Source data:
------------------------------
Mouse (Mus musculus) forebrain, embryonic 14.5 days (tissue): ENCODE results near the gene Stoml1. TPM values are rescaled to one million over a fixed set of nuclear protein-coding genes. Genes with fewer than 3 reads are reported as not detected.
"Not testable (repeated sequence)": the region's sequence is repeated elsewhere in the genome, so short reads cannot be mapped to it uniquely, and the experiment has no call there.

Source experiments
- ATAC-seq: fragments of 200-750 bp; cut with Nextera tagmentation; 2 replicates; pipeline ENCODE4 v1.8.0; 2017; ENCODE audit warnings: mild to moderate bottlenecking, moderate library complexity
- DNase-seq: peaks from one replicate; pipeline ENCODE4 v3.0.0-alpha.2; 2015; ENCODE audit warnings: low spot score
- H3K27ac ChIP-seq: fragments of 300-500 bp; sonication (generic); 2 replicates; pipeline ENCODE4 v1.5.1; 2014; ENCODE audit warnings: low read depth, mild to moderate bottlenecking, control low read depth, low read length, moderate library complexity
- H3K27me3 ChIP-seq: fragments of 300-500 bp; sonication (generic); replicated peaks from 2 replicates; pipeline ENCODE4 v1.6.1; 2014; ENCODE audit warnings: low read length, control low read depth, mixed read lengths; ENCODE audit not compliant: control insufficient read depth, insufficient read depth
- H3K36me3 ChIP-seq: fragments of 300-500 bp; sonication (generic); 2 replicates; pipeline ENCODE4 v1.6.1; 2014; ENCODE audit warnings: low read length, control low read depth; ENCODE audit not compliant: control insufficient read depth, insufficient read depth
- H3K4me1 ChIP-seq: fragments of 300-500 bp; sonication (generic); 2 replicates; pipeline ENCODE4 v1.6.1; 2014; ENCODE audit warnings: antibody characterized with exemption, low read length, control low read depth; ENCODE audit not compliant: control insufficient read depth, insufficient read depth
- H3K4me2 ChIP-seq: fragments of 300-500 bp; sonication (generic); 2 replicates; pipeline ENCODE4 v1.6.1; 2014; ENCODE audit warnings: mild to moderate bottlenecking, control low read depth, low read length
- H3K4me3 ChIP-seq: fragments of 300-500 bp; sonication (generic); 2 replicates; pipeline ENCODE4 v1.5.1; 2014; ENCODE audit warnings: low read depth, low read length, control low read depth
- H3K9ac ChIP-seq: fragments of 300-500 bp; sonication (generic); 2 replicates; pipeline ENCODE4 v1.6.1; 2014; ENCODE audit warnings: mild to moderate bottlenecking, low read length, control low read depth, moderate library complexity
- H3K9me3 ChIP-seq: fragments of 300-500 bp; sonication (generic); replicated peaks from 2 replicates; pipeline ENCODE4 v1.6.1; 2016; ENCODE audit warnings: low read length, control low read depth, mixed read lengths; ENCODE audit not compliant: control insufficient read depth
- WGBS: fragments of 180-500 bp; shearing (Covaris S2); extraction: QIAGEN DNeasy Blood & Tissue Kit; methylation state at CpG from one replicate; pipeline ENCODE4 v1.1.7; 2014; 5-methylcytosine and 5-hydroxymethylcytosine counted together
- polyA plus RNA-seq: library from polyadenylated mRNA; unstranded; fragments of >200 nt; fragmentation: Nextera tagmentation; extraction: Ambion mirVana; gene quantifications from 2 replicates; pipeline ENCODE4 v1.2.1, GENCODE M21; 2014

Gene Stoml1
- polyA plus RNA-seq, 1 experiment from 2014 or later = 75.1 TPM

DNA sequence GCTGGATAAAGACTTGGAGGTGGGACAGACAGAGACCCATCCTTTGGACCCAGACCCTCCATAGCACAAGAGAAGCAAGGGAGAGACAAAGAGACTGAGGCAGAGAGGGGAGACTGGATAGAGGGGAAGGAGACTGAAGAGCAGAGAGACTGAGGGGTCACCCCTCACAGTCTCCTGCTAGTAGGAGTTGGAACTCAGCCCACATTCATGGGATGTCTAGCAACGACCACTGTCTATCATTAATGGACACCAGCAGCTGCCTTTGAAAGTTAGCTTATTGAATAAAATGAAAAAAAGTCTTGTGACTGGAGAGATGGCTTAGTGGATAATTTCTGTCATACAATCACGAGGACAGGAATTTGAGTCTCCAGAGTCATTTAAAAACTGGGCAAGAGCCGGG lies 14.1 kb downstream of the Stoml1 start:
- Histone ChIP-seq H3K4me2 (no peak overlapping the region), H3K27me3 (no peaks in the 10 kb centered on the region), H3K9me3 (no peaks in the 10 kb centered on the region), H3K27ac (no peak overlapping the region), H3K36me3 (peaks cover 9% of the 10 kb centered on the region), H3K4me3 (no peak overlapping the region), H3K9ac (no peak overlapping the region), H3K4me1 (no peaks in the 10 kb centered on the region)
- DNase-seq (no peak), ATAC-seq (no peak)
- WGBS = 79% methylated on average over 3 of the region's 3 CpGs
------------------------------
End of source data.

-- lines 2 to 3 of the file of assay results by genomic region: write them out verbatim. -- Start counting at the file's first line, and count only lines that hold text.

"Not testable (repeated sequence)": the region's sequence is repeated elsewhere in the genome, so short reads cannot be mapped to it uniquely, and the experiment has no call there.

Source experiments